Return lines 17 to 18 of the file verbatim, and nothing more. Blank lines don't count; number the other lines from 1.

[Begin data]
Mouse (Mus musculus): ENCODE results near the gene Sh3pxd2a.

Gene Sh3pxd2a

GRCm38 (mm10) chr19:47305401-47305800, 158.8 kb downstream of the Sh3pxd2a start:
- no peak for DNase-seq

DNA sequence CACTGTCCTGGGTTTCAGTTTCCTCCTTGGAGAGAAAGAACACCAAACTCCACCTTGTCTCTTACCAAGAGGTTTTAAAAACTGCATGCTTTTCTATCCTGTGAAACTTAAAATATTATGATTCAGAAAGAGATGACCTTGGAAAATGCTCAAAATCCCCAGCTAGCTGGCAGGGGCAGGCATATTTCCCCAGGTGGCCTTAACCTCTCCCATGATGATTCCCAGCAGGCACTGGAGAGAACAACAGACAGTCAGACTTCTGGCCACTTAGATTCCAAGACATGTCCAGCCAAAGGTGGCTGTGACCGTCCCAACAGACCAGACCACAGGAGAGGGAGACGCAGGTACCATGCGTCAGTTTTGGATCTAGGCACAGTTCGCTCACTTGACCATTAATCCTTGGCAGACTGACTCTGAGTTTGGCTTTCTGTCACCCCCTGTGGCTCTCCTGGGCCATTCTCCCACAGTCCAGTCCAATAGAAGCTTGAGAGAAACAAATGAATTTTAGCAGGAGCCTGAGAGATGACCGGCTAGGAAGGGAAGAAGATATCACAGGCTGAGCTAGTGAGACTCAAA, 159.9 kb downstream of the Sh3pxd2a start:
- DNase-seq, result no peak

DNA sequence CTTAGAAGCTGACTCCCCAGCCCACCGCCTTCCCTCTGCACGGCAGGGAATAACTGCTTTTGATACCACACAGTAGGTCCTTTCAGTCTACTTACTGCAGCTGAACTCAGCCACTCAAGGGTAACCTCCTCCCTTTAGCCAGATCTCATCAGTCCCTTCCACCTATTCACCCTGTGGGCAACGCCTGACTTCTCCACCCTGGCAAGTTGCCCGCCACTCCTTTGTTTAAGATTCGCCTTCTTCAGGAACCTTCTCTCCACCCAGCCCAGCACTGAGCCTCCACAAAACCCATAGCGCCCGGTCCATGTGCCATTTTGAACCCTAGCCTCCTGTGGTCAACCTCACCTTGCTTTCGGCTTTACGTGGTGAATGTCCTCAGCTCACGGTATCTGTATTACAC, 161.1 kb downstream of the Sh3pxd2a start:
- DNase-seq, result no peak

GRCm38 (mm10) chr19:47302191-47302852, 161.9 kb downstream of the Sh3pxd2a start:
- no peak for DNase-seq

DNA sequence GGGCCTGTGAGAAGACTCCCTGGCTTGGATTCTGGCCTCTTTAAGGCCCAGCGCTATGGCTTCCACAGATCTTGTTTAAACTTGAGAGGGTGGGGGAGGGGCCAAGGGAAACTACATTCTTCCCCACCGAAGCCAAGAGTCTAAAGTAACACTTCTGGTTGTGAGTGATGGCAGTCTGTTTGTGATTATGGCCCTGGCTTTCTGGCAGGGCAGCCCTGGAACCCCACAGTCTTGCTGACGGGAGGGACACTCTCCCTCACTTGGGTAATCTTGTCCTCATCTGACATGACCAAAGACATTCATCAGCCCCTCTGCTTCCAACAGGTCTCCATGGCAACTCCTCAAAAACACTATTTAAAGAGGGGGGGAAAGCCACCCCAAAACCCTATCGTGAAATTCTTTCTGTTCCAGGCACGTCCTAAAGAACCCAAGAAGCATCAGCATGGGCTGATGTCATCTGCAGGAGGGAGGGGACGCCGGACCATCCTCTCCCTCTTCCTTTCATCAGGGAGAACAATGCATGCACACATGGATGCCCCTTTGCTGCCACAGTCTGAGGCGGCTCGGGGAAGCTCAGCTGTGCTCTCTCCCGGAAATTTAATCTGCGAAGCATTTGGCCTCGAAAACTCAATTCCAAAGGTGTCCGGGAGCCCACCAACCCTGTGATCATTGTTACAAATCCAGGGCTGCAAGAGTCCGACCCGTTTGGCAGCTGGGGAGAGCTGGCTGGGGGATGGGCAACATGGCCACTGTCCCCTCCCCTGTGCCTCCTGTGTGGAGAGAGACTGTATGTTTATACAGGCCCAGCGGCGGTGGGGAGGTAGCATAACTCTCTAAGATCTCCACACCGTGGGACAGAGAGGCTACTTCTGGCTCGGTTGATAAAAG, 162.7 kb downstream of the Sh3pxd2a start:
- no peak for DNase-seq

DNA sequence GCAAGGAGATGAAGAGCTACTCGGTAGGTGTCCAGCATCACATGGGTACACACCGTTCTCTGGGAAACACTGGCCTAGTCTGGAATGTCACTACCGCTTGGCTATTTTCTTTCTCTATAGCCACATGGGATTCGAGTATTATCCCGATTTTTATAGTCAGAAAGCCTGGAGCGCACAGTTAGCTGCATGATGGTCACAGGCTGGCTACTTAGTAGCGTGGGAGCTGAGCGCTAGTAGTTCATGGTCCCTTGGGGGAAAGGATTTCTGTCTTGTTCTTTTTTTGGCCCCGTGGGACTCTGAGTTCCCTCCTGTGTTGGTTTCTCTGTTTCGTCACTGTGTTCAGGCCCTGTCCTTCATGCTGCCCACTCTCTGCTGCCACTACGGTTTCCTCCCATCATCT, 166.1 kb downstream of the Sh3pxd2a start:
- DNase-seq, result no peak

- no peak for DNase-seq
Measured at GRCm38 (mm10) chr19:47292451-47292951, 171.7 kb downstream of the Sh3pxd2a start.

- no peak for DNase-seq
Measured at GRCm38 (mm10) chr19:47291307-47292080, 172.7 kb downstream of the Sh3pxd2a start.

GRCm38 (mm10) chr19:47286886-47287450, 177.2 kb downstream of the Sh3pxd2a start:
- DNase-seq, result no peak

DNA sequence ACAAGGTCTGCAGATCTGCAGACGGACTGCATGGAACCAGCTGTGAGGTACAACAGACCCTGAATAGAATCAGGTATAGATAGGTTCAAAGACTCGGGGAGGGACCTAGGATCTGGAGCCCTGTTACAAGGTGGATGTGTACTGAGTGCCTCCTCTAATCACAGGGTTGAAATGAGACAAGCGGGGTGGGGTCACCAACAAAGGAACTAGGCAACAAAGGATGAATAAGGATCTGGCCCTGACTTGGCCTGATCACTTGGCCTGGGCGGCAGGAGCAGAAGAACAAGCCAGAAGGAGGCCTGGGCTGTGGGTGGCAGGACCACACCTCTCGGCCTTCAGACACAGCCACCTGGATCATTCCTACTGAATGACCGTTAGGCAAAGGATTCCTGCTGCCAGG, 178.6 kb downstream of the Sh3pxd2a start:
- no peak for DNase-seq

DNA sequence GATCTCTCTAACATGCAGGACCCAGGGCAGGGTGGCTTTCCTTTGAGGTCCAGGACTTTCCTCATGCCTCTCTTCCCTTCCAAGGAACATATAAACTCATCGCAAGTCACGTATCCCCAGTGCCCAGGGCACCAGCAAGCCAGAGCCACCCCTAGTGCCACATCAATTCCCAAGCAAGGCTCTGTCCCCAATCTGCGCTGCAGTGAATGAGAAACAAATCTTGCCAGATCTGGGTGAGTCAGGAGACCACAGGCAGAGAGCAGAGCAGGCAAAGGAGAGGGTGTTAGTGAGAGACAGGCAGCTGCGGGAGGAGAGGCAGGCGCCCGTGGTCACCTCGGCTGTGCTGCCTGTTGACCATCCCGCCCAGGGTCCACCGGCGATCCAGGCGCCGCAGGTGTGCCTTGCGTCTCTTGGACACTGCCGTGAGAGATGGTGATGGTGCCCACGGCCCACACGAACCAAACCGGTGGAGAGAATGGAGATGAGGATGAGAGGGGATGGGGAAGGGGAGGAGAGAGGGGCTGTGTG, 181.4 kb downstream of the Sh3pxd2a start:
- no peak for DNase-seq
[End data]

- no peak for DNase-seq
Measured at GRCm38 (mm10) chr19:47291307-47292080, 172.7 kb downstream of the Sh3pxd2a start.